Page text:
Aerial view of Antioch, CA. Source: Wikimedia.

Thanks to a network of local foundations, El Tímpano will expand its work to produce journalism with, for, and about Latino and Mayan immigrants to East Contra Costa County. 

The expansion is in response to the growth of the Latino immigrant population in the region. Over the course of the past 20 years, Contra Costa County has experienced the highest population growth of the Bay Area, with nearly half of that growth driven by immigrants. East Contra Costa County is home to the towns of Bay Point, where 56% of residents speak Spanish at home, Pittsburg, where 32% speak Spanish at home, and Antioch, where 22% of residents do. 

Despite these demographic changes, Latino immigrants face significant barriers to connect to the resources and information they need to make decisions, access resources, exert their rights, and have their voices heard by community leaders and the public at large. 

El Tímpano’s team will conduct an in-depth listening process to build relationships with community members and community-based organizations, and to hear from residents what they want to see in local Spanish-language media. This process will form the foundation for El Tímpano’s work in the region to provide channels for accessible information and participatory journalism with and for Latino and Mayan immigrants. 

Funding for El Tímpano’s work in East Contra Costa County comes from the San Francisco Foundation and East Contra Costa STRONG, a funding collaborative that aims to build racial equity and economic justice in East Contra Costa County. Together, the support amounts to $105,000 over two years. These grants are the first investments from local funders to support El Tímpano’s expansion to the wider Bay Area.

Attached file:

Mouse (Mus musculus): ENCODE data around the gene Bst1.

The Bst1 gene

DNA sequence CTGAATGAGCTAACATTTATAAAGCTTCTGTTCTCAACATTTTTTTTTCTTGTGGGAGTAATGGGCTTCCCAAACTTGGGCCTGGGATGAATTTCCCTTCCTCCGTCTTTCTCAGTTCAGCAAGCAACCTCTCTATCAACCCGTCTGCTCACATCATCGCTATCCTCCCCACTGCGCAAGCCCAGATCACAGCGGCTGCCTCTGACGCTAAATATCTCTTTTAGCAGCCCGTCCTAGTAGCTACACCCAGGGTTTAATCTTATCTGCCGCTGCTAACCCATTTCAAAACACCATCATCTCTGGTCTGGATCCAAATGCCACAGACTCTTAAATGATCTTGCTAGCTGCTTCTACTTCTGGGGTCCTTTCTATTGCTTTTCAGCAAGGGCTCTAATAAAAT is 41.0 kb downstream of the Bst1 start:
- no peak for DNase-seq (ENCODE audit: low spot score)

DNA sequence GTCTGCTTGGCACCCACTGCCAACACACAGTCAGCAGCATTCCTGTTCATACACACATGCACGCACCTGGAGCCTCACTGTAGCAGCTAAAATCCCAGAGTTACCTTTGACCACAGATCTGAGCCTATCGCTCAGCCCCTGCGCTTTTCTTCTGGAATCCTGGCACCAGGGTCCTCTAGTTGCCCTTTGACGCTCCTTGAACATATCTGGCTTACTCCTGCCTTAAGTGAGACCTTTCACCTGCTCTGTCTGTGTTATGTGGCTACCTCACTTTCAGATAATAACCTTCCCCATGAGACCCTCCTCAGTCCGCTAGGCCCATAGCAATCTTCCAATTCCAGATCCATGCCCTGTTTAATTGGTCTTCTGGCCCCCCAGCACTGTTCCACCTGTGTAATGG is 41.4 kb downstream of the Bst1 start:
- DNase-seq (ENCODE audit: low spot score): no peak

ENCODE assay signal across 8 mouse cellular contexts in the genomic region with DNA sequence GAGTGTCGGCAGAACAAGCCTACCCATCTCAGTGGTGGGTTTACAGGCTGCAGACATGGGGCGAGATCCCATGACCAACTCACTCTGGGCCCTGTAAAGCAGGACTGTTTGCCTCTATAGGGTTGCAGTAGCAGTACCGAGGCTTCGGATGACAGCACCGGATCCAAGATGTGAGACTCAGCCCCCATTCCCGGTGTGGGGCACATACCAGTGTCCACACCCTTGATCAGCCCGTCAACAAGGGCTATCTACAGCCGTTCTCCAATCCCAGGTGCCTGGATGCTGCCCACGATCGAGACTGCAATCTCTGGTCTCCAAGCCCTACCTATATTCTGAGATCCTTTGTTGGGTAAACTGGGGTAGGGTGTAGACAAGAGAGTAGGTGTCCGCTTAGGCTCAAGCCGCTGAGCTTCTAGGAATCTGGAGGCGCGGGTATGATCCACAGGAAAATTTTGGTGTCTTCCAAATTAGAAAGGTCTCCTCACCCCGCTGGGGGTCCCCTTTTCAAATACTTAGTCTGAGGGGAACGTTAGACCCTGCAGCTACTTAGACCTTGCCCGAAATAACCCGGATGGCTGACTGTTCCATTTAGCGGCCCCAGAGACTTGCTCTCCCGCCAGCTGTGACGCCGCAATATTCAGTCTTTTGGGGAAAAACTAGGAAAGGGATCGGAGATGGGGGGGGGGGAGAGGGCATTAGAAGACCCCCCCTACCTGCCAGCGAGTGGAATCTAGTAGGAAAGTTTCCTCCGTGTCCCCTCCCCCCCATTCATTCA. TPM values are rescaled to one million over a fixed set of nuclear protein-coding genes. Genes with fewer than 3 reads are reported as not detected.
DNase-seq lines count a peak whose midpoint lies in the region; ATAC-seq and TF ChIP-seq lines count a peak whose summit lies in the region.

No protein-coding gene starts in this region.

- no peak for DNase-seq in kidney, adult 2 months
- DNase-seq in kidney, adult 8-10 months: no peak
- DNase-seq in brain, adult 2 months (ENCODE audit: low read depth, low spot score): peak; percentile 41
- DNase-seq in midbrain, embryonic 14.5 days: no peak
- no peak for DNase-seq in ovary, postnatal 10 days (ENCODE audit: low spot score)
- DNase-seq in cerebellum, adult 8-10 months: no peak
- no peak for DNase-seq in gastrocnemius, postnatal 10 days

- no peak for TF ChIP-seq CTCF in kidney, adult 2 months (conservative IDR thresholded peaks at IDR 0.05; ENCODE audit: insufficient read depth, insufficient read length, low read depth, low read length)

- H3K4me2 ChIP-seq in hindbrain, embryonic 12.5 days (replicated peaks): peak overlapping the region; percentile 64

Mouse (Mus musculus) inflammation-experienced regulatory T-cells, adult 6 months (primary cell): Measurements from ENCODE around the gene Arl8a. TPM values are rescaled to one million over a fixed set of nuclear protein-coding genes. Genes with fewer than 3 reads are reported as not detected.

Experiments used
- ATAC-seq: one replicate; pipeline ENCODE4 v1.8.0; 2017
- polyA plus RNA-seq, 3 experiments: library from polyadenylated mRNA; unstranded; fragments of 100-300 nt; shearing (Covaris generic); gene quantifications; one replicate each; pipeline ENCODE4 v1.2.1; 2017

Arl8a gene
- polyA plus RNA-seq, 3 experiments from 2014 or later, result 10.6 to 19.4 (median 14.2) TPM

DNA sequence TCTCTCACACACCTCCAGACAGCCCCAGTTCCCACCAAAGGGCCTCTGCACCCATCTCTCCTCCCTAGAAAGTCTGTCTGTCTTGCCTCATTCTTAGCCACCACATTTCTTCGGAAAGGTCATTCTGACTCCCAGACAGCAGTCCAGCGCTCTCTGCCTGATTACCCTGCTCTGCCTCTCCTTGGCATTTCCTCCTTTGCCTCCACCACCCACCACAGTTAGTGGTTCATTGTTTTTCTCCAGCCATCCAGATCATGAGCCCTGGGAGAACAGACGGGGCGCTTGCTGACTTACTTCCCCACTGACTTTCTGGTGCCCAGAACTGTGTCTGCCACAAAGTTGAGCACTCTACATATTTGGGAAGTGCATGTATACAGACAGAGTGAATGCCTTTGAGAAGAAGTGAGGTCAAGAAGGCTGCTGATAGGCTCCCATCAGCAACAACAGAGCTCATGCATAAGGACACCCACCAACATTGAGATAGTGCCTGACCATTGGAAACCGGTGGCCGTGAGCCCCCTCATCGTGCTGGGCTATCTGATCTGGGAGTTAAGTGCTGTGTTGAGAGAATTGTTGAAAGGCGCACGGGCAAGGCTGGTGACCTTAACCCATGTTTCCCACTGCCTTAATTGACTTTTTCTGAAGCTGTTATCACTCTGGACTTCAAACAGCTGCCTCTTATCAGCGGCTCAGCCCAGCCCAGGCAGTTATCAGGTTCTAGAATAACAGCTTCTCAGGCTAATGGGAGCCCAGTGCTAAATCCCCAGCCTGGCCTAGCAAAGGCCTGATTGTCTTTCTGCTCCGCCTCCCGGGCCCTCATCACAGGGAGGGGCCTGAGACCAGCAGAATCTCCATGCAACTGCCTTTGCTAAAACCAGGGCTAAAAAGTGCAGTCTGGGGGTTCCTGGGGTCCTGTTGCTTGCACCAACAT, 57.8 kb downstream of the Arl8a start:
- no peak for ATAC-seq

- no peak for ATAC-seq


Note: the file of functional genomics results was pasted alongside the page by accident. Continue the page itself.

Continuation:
El Tímpano was founded in 2018 in Oakland, where its information platform reaches 10% of the city’s Spanish-speaking households. As more immigrants turned to El Tímpano during the pandemic for its local, accessible, community-centered news and information, its audience has grown to include residents of Antioch, Vallejo, Richmond, San Jose, Hayward, and more than 30 other Bay Area cities and towns.

In response, at the start of 2022, El Tímpano’s Founding Director, Madeleine Bair, announced that the journalism and civic engagement organization would expand its mission from one focused on Oakland to one that serves Latino and Mayan immigrant communities across the Bay Area—home to 1 million Spanish-speaking immigrants. This expansion to East Contra Costa County is a reflection of that commitment.

For information on how you can partner with El Tímpano or support the organization’s growth, contact Madeleine Bair,

Madeleine Bair is an award-winning journalist and media developer, and the founder of El Tímpano. Madeleine has been carrying a microphone in her backpack since she belonged to the Oakland bureau of the Peabody Award-winning youth media organization, Children’s Express. As Senior Program Manager at the international nonprofit, WITNESS, she led a pioneering initiative dedicated to advancing the use of citizen video as a tool for human rights. Madeleine has taught radio production to young adults, worked on a morning show at Chicago Public Radio, and produced multimedia for Human Rights Watch. Her stories have appeared in the Washington Post, the San Francisco Chronicle, Colorlines, and Orion, and broadcast on PRI’s The World and Independent Lens. She lives with her partner and son in Oakland, where she spends her free time making mixtapes, dancing cumbia, and exploring the region on bike.